For the second time in a week, a Texas Grand Jury has indicted Tom Delay, the influential Republican lawmaker who up until last week served as House Majority Leader. On Monday, Delay was indicted for money laundering. If convicted Delay could be sentenced to life in prison. Delay is accused of illegally funneling $190,000 in corporate campaign donations to local candidates. Last week a different grand jury indicted him for conspiracy. Meanwhile the Bush administration has confirmed that the Justice Department has asked British police to question former British Prime Minister Margaret Thatcher over a 2000 meeting she had with Delay that was organized by Washington lobbyist Jack Abramoff. Abramoff–who Delay has called one of his "closest and dearest friends"–is the target of a separate wide-ranging Justice Department investigation for corruption. According to the New York Times, the interview request of Thatcher is the first publicly disclosed evidence from the Justice Department that Delay was under scrutiny in the Abramoff investigation.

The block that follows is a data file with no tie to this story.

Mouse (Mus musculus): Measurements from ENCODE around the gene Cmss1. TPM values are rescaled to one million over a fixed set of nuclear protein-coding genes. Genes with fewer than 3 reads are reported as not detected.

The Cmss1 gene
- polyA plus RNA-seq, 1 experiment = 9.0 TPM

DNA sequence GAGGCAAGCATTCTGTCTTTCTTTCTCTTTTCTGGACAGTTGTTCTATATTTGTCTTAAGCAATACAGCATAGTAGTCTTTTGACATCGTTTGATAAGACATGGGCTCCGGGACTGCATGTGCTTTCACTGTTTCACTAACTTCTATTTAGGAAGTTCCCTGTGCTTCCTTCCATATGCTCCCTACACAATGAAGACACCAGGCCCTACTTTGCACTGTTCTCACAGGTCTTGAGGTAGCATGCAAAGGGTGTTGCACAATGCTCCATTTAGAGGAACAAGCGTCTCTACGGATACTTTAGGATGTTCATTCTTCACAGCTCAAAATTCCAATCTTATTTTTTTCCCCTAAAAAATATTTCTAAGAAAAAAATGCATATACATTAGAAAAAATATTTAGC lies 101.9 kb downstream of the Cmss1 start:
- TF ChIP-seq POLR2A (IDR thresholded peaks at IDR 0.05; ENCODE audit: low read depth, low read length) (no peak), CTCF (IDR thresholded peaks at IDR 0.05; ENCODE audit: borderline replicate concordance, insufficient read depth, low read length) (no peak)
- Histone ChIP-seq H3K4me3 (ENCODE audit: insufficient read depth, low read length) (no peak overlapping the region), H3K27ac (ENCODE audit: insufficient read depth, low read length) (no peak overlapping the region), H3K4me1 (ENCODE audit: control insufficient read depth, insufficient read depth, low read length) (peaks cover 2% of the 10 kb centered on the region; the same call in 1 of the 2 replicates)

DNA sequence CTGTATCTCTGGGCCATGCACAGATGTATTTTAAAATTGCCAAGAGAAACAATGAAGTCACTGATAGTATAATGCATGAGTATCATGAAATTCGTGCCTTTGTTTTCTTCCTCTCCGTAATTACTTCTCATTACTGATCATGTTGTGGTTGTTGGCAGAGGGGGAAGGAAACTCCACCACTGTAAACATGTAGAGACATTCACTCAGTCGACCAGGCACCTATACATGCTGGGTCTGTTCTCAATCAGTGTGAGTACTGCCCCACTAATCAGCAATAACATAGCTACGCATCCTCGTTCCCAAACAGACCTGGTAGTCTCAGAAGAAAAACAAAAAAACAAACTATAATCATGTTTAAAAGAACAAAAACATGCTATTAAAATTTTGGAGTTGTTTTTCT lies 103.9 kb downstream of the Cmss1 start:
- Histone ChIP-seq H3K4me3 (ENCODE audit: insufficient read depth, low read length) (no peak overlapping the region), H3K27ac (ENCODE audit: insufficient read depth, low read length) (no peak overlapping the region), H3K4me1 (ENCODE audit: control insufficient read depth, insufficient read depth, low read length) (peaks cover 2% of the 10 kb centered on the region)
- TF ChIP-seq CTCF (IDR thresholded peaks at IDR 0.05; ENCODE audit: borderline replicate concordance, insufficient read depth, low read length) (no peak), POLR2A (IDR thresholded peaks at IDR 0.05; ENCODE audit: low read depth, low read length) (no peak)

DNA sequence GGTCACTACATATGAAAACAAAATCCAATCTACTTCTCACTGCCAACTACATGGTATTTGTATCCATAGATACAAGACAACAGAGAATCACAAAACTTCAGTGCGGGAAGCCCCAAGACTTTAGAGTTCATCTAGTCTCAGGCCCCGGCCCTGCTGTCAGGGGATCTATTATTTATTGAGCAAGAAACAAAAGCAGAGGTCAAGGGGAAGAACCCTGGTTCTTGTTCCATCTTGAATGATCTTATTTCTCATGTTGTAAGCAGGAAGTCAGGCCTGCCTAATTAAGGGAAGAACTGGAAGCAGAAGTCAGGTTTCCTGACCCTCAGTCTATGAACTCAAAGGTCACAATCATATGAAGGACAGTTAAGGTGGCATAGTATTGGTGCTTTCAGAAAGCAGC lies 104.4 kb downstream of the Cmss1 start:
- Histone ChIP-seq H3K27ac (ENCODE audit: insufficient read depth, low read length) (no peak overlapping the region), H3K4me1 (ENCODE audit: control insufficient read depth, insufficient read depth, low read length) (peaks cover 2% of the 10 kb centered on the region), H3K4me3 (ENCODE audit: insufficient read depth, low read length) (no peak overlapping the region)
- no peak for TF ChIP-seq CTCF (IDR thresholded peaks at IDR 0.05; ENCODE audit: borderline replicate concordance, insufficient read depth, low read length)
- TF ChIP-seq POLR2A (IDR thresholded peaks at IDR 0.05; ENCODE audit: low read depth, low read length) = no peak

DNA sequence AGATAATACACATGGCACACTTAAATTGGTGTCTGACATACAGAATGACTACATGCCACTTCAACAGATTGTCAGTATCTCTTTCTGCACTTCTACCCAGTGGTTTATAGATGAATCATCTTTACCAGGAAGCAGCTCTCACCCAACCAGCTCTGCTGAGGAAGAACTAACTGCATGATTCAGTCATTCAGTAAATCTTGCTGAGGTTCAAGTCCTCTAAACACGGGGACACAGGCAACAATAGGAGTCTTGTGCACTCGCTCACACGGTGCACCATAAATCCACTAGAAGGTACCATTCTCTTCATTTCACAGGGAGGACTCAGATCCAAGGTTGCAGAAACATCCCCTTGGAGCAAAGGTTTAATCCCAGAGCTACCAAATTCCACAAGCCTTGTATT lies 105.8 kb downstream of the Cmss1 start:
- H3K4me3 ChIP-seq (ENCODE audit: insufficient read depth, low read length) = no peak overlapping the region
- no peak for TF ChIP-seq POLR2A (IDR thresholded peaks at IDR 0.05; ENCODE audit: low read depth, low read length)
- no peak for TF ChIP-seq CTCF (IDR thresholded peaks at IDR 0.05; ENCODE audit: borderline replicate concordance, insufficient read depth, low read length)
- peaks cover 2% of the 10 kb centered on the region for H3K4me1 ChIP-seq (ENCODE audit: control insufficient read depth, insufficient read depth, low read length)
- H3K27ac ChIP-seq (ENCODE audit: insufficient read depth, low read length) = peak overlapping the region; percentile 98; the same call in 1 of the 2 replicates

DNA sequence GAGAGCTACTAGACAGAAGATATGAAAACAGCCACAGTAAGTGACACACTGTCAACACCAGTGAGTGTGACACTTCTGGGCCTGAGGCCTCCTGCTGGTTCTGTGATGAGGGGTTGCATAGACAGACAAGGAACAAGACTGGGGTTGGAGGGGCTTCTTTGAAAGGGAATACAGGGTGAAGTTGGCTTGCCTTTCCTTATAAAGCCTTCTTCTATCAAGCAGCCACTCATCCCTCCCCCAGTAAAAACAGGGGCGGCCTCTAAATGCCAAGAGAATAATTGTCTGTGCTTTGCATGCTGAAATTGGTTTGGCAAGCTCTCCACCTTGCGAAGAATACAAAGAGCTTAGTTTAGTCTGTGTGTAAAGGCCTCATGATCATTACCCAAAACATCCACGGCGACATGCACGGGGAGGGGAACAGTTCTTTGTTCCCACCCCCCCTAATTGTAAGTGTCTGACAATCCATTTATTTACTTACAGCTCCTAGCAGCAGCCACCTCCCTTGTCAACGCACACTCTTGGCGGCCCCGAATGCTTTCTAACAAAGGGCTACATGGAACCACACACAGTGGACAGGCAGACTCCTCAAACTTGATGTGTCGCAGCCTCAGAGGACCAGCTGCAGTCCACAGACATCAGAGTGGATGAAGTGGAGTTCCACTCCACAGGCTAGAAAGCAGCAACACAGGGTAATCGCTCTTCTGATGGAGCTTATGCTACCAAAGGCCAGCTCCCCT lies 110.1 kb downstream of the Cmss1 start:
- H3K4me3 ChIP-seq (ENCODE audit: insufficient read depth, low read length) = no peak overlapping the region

Questions are being raised over President Bush’s nomination of Harriet Miers as Supreme Court Justice because of her lack of judicial experience and her close ties to the president. The 60-year-old Miers has been in Bush’s inner circle for a decade–first as his personal attorney in Texas, later as White House counsel. In the hours after Bush’s announcement, some of the strongest criticism of Miers came from conservatives. Weekly Standard editor William Kristol said he was "disappointed, depressed and demoralized" by the selection which he said hints of cronyism. Vice President Dick Cheney took to the conservative airwaves to make the case for Miers. On Sean Hannity’s radio show Cheney vowed that she would fit the mold of Justice Antonin Scalia and Clarence Thomas. Legal Times described her as a "devout churchgoer." She was raised Catholic but is now a member of a church whose ministers describes it as "conservative, Bible-based, evangelical." Meanwhile Democrat Harry Reid, the Senate Minority Leader, appeared side-by-side with Miers and praised her qualifications. Last week during a conference call with bloggers, Reid reportedly announced that he had asked President Bush to consider Miers for the job. Miers has never served as judge and her stance on many pressing issues remains unknown. As president of the Texas State Bar she lead in an unsuccessful fight to get the American Bar Association to reconsider its pro-abortion rights stance. This marks the first time since 1971 that a President nominated someone without judicial experience to serve on the Supreme Court. If confirmed Miers will become the third ever female Justice. We’ll have more on her nomination in a few minutes.